On one level, there is nothing particularly new about much of what This is Where I Leave You has to say about the resentments, rivalries and regrets that lurk beneath the surface of any family unit. Real world families are far from the idealised version portrayed in television programs such as The Waltons and The Brady Bunch; they are a series of complex relationships in which the various players are in conflict with not only the other members of the clan, but their own fears, failings and insecurities. Yes, This is Where I Leave You covers some of the same territory as other films of this ilk, but a terrific cast interact with real warmth and humour to produce an examination of family dysfunction that is amusing, scarily familiar and ultimately uplifting enough to offer some hope to those mired in their own assortment of family melodramas.

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When, following the death of the family patriarch, a family reunites in mourning, it isn’t long before hostilities emerge as this disparate group try to not only reconcile themselves with the death of their father/husband, but also with their own shortcomings and the myriad issues that have pushed them apart. With the exception of the widow Hillary (Jane Fonda), nobody is happy when they are told they are expected to sit Shiva – a Jewish tradition that requires first-degree family members to gather in the home of the deceased for seven days to receive visitors. The fact that nobody involved actively practices the faith – “Mom, you’re sitting in the exact same spot we put our Christmas tree” – only adds to their resentment about what is expected of them. Needless to say, being cooped up together quickly brings tensions to the surface as they each deal with their loss and the myriad issues through which they are trying to navigate.

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The unofficial but obvious leader of this family unit is Wendy Altman, played by the fabulous Tina Fey in what is the most serious role we have yet to see from her. It is Wendy who is forced to mediate as tensions rise, all the while dealing with her own asshole husband Barry (Aaron Lazar) and a sad chapter from her past that remains omnipresent in her life. Other than genetics, the three brothers seemingly have very little in common. Corey Stoll is Paul, the buttoned-down eldest who runs the family sports store and is failing in his efforts to impregnate wife Annie (Kathryn Hahn), with Jason Bateman’s Judd a shell of his former self, having lost his job after finding wife Quinn (Abigail Spencer) shagging his boss, an arrogant radio host played by Dax Shepard. Meanwhile, ne’er-do-well youngest brother Phillip (Adam Driver) arrives with new – and much older – girlfriend (Connie Britton) in tow. Throw in damaged neighbour Horry (a subdued yet affective performance from Timothy Olyphant) and his mother Linda (Debra Monk) and you have this eclectic mix of characters that collectively make for some terrific observations on life, love and opportunities lost. There are moments of poignancy and pathos amid the humour and director Shawn Levy (Night at the Museum, Date Night) strikes a perfect balance between the serious moments and those that are somewhat less so.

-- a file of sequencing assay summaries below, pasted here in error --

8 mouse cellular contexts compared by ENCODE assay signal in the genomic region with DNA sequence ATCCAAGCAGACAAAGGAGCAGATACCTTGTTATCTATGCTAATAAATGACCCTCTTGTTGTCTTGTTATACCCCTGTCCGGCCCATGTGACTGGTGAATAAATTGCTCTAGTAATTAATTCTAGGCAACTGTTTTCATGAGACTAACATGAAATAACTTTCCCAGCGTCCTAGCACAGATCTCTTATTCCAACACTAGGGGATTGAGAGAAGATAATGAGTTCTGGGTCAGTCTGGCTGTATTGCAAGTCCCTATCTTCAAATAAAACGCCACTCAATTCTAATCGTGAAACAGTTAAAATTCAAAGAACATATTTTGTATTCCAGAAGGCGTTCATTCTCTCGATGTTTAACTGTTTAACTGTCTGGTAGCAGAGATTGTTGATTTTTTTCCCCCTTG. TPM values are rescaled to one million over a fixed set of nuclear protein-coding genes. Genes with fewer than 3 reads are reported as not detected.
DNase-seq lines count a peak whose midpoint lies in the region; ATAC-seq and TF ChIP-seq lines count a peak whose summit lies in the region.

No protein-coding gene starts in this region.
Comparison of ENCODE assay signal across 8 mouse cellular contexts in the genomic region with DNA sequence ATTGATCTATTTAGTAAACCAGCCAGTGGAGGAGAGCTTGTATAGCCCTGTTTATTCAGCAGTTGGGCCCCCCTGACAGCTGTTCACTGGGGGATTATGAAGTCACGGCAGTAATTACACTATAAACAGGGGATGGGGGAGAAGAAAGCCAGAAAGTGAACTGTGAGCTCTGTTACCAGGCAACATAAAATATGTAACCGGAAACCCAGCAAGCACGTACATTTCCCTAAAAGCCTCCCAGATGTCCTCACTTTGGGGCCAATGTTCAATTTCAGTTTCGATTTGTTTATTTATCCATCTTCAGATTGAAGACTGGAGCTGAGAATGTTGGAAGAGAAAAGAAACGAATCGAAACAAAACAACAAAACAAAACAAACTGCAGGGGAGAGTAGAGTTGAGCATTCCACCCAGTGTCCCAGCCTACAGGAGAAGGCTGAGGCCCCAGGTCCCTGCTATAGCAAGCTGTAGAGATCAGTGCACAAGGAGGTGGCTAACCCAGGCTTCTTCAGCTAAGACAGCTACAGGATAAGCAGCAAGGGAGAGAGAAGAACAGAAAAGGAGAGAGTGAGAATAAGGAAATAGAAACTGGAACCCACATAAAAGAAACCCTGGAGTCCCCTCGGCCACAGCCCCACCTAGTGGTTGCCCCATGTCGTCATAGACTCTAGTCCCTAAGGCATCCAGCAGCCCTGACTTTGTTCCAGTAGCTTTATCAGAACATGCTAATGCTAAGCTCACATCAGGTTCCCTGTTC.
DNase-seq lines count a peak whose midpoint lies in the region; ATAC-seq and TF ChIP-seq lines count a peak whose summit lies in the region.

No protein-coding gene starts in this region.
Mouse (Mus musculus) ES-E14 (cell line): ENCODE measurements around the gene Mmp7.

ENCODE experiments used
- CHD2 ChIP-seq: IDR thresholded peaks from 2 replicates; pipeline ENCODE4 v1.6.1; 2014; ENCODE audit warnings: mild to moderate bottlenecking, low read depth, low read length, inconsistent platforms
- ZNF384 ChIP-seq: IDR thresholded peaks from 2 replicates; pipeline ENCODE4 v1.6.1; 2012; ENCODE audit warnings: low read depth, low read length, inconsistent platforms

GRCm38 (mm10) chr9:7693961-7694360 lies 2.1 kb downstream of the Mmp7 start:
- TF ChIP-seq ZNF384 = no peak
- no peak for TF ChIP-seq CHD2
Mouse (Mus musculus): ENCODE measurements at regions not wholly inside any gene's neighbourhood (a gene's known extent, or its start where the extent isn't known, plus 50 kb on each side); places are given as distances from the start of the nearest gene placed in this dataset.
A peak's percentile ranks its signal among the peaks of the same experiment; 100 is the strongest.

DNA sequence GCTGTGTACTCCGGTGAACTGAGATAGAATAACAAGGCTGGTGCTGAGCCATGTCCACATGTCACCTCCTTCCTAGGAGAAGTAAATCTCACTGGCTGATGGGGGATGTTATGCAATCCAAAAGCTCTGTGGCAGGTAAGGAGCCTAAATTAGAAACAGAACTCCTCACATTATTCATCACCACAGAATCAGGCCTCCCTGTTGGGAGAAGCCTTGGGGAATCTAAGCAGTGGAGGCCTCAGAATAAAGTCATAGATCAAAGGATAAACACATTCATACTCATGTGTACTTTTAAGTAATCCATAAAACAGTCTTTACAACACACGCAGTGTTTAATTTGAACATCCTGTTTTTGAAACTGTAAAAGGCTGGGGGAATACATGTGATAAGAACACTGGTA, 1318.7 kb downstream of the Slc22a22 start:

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As you would expect from such a strong ensemble cast, the performances are solid with Fey and Bateman particularly good as the two siblings who most understand one another. Fonda is fun as the forthright but not entirely honest Hillary, while Driver’s Phillip is not too far removed from his Girls persona. However, Rose Byrne almost upstages everybody with another fabulous comic turn as Penny, a blast from Judd’s past who emerges as a much more rounded character than first impressions might suggest. Yes, there are less successful elements in the mix, with Britton in particular given little to do as the supposedly intelligent – but not too smart – Tracey. Ultimately, This is Where I Leave You resonates because we can relate. After all, we can’t choose our family and there are a great many people who will correlate the jealousies, insecurities and sacrifices taking place here with aspects of their own familial relationships. It is the reality and the relatedness of what we are seeing that makes This is Where I Leave You such a hilariously heartbreaking experience.